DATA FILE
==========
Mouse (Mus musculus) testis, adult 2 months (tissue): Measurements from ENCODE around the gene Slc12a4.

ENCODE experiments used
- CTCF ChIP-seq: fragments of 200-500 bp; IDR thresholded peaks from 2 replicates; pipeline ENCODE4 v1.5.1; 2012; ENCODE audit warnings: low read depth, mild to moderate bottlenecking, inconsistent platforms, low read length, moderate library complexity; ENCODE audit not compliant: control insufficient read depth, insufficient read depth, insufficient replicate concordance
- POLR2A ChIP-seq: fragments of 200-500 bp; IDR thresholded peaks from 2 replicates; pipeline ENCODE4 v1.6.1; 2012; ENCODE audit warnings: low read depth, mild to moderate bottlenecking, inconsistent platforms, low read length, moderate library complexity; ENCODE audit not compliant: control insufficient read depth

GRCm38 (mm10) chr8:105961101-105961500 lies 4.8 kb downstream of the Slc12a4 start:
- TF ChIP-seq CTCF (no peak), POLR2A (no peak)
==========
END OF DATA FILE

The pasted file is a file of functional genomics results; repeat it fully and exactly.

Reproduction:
Mouse (Mus musculus) testis, adult 2 months (tissue): Measurements from ENCODE around the gene Slc12a4.

ENCODE experiments used
- CTCF ChIP-seq: fragments of 200-500 bp; IDR thresholded peaks from 2 replicates; pipeline ENCODE4 v1.5.1; 2012; ENCODE audit warnings: low read depth, mild to moderate bottlenecking, inconsistent platforms, low read length, moderate library complexity; ENCODE audit not compliant: control insufficient read depth, insufficient read depth, insufficient replicate concordance
- POLR2A ChIP-seq: fragments of 200-500 bp; IDR thresholded peaks from 2 replicates; pipeline ENCODE4 v1.6.1; 2012; ENCODE audit warnings: low read depth, mild to moderate bottlenecking, inconsistent platforms, low read length, moderate library complexity; ENCODE audit not compliant: control insufficient read depth

GRCm38 (mm10) chr8:105961101-105961500 lies 4.8 kb downstream of the Slc12a4 start:
- TF ChIP-seq CTCF (no peak), POLR2A (no peak)